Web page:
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Old 06-21-2011
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Question jaundiced infant case

A 12-hour-old infant is noted by the neonatologist to have jaundiced skin and sclera. On physical exam, the infant appears well except for mild jaundice. Laboratory studies reveal unconjugated hyperbilirubinemia. What might be the source of this condition?

Answer Choices
A. α1 antitrypsin deficiency
B. Dubin–Johnson syndrome
C. Extra-hepatic biliary atresia
D. Galactosemia
E. Hemolytic anemia
F. Physiologic jaundice of the newborn
G. Rotor syndrome
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Old 06-21-2011
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I think the answer is E because it is a pathologic jaundice since it presents in the first day of life. It probably is also Coombs positive.
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Old 06-21-2011
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Hmm, hemolytic anemia seems the most probable answer..
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E. Hemolytic anemia
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Old 06-22-2011
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Option E (Hemolytic anemia ) is correct. Hemolytic anemia may appear within the first hours after birth. It results in unconjugated hyperbilirubinemia, as this patient has. It may be congenital, such as spherocytosis, glucose-6-phosphate dehydrogenase (G6PD), or pyruvate kinase (PK) deficiency. It can also be acquired due to ABO/Rhesus (Rh) isoimmunization, infection, twin–twin transfusion, chronic fetal hypoxia, maternal diabetes mellitus (DM), delayed cord clamping, or drugs.

Option A (α1 antitrypsin deficiency) is incorrect. α1 antitrypsin deficiency may be an abnormal cause of hyperbilirubinemia, but it will lead to conjugated, not unconjugated hyperbilirubinemia. Conjugated hyperbilirubinemia in infancy is generally infectious (TORCHeS, listeria), metabolic (galactosemia, α1 antitrypsin deficiency), or congenital (extrahepatic biliary atresia, Dubin–Johnson or Rotor syndrome). The condition may lead to cirrhosis and emphysema. Treatment for α1 antitrypsin is replacement of the enzyme.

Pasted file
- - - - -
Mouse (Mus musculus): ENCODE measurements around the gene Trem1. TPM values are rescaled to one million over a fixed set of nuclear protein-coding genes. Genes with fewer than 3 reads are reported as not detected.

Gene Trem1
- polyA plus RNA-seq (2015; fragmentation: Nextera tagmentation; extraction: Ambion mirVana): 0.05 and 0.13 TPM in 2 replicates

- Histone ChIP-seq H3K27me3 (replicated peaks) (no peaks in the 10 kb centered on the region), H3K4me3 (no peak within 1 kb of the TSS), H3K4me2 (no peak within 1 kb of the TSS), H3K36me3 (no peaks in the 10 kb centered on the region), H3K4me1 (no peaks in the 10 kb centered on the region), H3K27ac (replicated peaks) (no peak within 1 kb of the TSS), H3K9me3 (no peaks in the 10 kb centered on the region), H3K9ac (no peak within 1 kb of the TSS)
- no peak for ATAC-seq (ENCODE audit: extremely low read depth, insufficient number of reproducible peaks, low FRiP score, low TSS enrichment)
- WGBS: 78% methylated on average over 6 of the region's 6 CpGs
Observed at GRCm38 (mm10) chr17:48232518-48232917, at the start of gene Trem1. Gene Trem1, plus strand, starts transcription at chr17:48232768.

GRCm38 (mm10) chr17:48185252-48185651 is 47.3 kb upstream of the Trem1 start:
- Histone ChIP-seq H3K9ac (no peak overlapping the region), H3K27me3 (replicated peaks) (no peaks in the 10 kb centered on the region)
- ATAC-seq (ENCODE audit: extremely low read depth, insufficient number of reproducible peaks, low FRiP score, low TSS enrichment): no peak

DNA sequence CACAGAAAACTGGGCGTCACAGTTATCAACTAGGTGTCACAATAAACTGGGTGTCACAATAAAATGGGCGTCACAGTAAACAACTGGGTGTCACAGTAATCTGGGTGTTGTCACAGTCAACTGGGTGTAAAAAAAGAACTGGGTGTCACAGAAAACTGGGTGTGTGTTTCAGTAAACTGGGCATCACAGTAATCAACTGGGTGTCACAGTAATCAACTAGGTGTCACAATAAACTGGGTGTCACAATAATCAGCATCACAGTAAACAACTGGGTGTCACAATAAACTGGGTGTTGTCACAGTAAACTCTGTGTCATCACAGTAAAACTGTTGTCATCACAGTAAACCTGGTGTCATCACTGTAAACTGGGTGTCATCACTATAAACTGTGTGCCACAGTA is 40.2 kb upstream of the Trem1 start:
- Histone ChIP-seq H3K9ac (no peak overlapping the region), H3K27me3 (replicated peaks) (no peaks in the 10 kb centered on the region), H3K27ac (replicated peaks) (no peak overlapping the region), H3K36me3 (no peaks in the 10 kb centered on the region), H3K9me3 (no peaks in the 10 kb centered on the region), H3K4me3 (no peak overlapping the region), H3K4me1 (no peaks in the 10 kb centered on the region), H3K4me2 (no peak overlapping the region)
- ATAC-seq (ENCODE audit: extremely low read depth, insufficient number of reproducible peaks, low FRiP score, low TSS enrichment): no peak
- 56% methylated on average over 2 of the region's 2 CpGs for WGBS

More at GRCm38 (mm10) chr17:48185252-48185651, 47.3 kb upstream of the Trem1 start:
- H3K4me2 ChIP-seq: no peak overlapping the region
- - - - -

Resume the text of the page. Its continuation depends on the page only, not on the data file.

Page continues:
Option B (Dubin–Johnson syndrome) is incorrect. Dubin–Johnson syndrome is a congenital abnormal cause of hyperbilirubinemia, but it will lead to conjugated, not unconjugated hyperbilirubinemia. Conjugated hyperbilirubinemia in infancy is generally infectious (TORCHeS, listeria), metabolic (galactosemia, α1 antitrypsin deficiency), or congenital (extrahepatic biliary atresia, Dubin–Johnson or Rotor syndrome). Dubin–Johnson syndrome is an autosomal recessive disease, which presents shortly after birth with an increase of conjugated bilirubin without elevation of liver enzymes alanine aminotransferase (ALT) and aspartate aminotransferase (AST). It is caused by a failure of hepatocytes to transfer conjugated bilirubin to bile canaliculi.

Option C (Extra-hepatic biliary atresia) is incorrect. Extra-hepatic biliary atresia is an abnormal cause of hyperbilirubinemia, but it will lead to conjugated, not unconjugated hyperbilirubinemia. Conjugated hyperbilirubinemia in infancy is generally infectious (TORCHeS, listeria), metabolic (galactosemia, α1 antitrypsin deficiency), or congenital (extrahepatic biliary atresia, Dubin–Johnson or Rotor syndrome). This condition is confirmed with ultrasound and treated with surgery.

Option D (Galactosemia) is incorrect. Galactosemia may be an abnormal cause of hyperbilirubinemia, but it will lead to conjugated, not unconjugated hyperbilirubinemia. Conjugated hyperbilirubinemia in infancy is generally infectious (TORCHeS – for toxoplasmosis, rubella, cytomegalovirus, Herpes simplex, syphilis, listeria), metabolic (galactosemia, α1-antitrypsin deficiency), or congenital (extrahepatic biliary atresia, Dubin–Johnson or Rotor syndrome).

Option F (Physiologic jaundice of the newborn) is incorrect. Physiologic jaundice of the newborn occurs at 24–48 hours after birth. It does have unconjugated hyperbilirubinemia, but not in the first day of delivery. A total of 50% of neonates have physiologic jaundice. It is caused by increased bilirubin production and relative deficiency in glucuronyl transferase in the liver.

Option F (Rotor syndrome) is incorrect. Rotor syndrome may be an abnormal cause of hyperbilirubinemia, but it will lead to conjugated, not unconjugated hyperbilirubinemia. Conjugated hyperbilirubinemia in infancy is generally infectious (TORCHeS, listeria), metabolic (galactosemia, α1 antitrypsin deficiency), or congenital (extrahepatic biliary atresia, Dubin–Johnson or Rotor syndrome). Rotor syndrome is a benign condition whose pathophysiology is similar to Dubin–Johnson, and there is no need to treat it.


High-yield Hit 1
Jaundice
Neonatal jaundice
Physiologic jaundice occurs in many newborn infants, especially if born preterm. A combination of increased red cell breakdown and immaturity of the hepatic enzymes causes unconjugated hyperbilirubinemia. It is exacerbated by dehydration, which can occur if establishment of feeding is delayed.
Onset of jaundice in the first 24 hours of life is always pathologic; the causes are listed in Fig. 9.3. Recognition and treatment of severe neonatal unconjugated hyperbilirubinemia are important to avoid kernicterus (brain damage due to deposition of bilirubin in the basal ganglia). Evaluation of persistent conjugated hyperbilirubinemia is important to allow early (<6 weeks) diagnosis and treatment of biliary atresia.
Onset of jaundice in the first 24 hours of life is always pathologic.
Consider biliary atresia in an infant with persistent neonatal jaundice due to conjugated hyperbilirubinemia and pale stools (rare but treatable).


Figure 9.3 Causes of neonatal jaundice.
http://usmlesteps123.examweb.com/ass...1-009-f003.jpg
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